Elisabeth Stock has been at the education game for decades as the head of PowerMyLearning, a nonprofit focused on personalized learning. I recently chatted with her about the organization’s promising new technology and the simplest way to get your daily caffeine fix.
Do you drink tea or coffee? How do you take it?
I love the simplicity of classic black coffee.
Who or what was the inspiration behind you starting PowerMyLearning? How has the organization evolved since 1999?
The inspiration behind starting PowerMyLearning was the insight that students are most successful when supported by a triangle of strong learning relationships between students, teachers and families.
If you ask an adult, “What’s the educational system?” they’ll usually say, “Well, there is the superintendent, there is the district, there is the teachers union.”
But if you ask a student, they’ll say, “I have my teachers and my family.”
At PowerMyLearning, we are all about empowering teachers, families and students to work together as a system (everyone rowing in the same direction) to support student learning.
While we leverage technology to make that happen, we never have technology play the role of or replace the humans in the triangle. This is at odds with what most folks in the “tech world” are building. Many coders look at the same triangle and say: “Oh, I could build some amazing software to play the role of the teacher or to do what a parent is supposed to do at home.”
I think that is a mistake (and I am saying that as an MIT graduate!). We should never use technology to push the teacher or family out of the triangle. Instead, we should use technology to pull them closer in.
Since our founding, PowerMyLearning has evolved to leverage the amazing gains in technology, while always staying true to our vision about the triangle. We want to keep innovating and leveraging the best of what’s out there—continuous improvement is in our organizational DNA.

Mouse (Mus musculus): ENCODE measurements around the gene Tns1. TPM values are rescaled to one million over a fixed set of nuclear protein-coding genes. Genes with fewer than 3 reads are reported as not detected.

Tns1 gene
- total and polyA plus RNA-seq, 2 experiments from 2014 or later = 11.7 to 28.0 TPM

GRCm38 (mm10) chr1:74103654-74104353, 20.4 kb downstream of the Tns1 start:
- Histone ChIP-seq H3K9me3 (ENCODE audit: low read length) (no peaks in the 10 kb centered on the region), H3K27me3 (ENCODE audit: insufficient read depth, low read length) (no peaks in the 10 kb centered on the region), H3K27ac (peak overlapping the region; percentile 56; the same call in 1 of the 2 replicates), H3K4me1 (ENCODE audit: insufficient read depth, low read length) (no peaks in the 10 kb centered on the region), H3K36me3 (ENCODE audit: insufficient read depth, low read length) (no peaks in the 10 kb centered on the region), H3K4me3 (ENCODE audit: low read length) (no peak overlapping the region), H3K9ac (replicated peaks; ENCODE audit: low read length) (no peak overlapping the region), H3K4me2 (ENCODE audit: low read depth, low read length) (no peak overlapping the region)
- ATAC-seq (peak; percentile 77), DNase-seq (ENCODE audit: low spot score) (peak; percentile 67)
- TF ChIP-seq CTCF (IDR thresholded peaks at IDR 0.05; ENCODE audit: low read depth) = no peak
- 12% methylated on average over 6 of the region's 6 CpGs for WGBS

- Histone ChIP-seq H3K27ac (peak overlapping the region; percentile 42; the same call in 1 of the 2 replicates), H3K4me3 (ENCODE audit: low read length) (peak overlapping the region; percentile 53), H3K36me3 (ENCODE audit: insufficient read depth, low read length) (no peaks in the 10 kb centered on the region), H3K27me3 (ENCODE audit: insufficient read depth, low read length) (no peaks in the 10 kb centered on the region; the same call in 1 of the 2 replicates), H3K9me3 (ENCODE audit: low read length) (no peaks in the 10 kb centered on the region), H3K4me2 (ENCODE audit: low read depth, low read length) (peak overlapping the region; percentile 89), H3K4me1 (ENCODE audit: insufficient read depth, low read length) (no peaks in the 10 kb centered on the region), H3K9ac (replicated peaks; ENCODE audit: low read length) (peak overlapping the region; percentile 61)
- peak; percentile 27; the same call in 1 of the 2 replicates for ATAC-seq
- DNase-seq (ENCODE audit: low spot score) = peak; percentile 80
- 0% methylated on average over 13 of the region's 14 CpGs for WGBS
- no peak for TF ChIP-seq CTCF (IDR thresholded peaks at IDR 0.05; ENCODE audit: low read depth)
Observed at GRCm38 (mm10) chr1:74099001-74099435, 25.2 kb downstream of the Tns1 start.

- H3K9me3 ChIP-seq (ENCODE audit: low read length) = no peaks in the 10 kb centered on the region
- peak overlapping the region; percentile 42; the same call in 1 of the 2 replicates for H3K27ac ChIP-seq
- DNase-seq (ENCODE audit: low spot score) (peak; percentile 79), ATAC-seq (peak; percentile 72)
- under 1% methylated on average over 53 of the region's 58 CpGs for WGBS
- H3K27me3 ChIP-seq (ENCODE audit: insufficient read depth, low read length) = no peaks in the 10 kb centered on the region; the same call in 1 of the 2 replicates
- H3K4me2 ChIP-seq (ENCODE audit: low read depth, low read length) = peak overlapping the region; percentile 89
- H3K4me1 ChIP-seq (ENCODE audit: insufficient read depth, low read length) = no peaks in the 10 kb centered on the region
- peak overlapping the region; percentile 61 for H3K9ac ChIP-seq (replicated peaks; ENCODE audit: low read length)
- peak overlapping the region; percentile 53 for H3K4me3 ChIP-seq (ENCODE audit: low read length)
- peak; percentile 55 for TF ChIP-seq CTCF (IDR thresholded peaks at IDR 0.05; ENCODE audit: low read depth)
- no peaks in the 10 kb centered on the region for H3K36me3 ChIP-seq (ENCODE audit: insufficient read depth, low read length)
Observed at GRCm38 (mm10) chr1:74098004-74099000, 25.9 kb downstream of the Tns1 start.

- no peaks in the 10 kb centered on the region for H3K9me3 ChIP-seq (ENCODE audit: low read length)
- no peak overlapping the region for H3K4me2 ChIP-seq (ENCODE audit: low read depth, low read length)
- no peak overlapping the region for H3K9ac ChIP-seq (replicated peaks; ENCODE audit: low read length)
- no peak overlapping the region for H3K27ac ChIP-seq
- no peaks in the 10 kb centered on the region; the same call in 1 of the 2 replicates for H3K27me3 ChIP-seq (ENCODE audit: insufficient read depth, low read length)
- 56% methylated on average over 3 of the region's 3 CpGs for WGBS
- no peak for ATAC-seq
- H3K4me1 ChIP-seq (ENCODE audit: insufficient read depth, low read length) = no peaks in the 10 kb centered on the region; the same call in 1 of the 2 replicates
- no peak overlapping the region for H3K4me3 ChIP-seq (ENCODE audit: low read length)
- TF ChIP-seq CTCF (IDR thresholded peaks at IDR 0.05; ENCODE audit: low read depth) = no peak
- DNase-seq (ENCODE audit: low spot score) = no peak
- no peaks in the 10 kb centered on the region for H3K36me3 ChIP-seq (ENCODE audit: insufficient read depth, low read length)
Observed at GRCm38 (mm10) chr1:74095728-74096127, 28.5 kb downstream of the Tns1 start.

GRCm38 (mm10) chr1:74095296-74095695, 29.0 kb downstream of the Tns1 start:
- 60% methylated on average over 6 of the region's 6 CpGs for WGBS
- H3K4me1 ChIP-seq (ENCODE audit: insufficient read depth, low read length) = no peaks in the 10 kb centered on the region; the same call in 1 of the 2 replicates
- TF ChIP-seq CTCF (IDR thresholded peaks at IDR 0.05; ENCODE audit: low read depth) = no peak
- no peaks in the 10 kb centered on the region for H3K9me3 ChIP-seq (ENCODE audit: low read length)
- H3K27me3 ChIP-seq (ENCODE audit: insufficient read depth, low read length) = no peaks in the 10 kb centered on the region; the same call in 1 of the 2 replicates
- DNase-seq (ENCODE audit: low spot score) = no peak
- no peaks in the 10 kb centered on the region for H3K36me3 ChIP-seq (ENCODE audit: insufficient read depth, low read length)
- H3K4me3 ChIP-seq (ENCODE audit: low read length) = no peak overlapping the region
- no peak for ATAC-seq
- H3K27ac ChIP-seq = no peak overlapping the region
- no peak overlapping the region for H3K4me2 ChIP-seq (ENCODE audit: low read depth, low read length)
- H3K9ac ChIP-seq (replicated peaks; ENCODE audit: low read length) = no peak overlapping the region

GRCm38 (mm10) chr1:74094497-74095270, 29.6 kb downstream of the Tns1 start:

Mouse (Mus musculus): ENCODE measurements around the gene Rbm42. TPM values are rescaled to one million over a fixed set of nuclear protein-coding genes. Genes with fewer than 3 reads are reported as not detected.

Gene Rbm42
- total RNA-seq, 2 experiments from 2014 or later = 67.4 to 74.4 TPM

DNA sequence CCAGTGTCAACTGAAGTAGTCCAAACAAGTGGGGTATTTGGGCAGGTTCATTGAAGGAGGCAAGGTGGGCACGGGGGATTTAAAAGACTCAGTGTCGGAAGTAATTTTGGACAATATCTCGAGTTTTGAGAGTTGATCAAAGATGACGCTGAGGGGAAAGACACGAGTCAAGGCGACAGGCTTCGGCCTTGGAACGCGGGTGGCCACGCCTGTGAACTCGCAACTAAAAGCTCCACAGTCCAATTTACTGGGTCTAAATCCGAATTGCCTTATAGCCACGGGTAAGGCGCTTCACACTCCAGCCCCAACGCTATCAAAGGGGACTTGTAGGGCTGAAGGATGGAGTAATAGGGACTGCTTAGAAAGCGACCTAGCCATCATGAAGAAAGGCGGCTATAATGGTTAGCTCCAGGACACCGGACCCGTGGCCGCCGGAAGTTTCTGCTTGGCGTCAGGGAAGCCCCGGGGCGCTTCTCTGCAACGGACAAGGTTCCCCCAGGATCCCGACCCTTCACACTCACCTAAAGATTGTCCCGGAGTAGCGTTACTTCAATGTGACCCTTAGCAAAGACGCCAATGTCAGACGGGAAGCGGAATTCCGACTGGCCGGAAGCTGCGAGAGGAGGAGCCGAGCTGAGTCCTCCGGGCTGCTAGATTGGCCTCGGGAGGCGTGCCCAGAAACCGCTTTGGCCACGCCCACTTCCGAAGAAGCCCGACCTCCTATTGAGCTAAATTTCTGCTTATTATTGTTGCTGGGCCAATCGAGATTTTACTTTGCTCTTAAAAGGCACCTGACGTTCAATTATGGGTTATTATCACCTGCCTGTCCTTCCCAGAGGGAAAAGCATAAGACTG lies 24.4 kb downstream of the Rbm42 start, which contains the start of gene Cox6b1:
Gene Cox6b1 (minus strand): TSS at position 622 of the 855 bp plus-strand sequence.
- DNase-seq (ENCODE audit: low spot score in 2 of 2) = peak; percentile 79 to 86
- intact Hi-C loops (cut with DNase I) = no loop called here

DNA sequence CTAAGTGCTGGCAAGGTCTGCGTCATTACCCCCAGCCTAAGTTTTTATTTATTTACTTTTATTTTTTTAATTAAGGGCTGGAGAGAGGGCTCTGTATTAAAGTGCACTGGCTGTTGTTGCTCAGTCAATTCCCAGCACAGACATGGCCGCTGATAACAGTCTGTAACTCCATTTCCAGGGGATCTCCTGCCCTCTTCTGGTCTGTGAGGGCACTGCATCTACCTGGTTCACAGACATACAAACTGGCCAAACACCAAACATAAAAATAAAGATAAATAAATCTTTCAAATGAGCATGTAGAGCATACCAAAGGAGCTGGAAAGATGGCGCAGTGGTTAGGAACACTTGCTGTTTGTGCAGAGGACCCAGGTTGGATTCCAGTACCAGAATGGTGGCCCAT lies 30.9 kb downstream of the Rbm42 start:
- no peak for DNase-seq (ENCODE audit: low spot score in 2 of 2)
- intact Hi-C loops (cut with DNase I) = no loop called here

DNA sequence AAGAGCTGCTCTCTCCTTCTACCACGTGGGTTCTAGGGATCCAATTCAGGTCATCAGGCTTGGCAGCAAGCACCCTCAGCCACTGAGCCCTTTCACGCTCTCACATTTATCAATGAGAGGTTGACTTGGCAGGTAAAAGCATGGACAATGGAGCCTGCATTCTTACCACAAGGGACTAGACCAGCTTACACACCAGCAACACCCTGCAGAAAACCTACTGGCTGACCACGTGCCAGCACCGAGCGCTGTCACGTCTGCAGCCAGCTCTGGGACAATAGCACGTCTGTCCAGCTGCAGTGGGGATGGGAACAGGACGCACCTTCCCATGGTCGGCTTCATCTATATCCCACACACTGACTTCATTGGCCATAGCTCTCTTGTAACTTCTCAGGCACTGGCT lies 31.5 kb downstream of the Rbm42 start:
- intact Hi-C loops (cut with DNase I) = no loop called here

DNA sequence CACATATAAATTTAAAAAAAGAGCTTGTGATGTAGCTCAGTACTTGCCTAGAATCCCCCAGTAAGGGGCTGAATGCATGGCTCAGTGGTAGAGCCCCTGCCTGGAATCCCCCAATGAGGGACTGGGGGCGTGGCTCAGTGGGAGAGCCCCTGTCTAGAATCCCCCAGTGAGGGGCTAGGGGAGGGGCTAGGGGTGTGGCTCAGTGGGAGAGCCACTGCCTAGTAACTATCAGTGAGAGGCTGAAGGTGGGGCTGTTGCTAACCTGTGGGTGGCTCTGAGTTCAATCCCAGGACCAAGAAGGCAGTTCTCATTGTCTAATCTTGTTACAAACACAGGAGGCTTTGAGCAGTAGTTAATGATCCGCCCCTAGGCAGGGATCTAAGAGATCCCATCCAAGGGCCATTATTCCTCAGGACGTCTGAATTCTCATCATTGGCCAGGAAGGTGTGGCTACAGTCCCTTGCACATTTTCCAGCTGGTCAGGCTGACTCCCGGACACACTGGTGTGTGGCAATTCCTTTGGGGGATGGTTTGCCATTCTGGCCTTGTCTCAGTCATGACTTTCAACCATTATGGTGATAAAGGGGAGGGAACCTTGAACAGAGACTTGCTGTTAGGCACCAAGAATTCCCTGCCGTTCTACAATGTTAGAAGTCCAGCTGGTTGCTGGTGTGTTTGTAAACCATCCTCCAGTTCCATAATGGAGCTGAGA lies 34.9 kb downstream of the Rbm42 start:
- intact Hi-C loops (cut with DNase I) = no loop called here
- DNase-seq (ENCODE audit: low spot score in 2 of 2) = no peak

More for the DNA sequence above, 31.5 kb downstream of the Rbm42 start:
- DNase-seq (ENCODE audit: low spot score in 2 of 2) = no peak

What’s your approach to parent engagement? How does PowerMyLearning work with families to better support their students’ education?
We take the same approach to family engagement as we do in the rest of our work, focusing first and foremost on strengthening the relationships of the people who matter most in students’ lives: their parents and teachers.
Most recently, we observed a disconnect between the type of family engagement that schools typically pursue and the type of family engagement matters the most. Schools typically go after what they can “see,” such as bringing parents into the school building for events and workshops. But research shows that the type of engagement that matters most involves families supporting their children’s learning at home.
We developed Family Playlists as a breakthrough innovation that engages families in a way that’s really authentic and meaningful. Family Playlists transform the learning relationships between students, families and teachers and provide a groundbreaking new way to drive student mastery and social-emotional learning.
When a teacher assigns a Family Playlist, students’ family members receive a text alert in their home language with a link to the activity. After mastering a concept in school, students teach what they learned in class to a family partner using a collaborative activity—this leverages the “protégé effect,” which shows that students understand a concept better after explaining it to someone else.
After completing the assignment at home, family members close the loop and provide feedback to students’ teachers on how well the child understood the concept, allowing for rich family-teacher communication around learning. Teachers can then view reports and determine how to better meet students’ academic and social-emotional needs.
Last spring, we piloted Family Playlists at a high-needs district middle school in the Bronx. This school had historically struggled with family engagement, so the results were powerful.
Remarkably, 91 percent of families participated, and all the families agreed that Family Playlists helped them understand what their child was learning in school.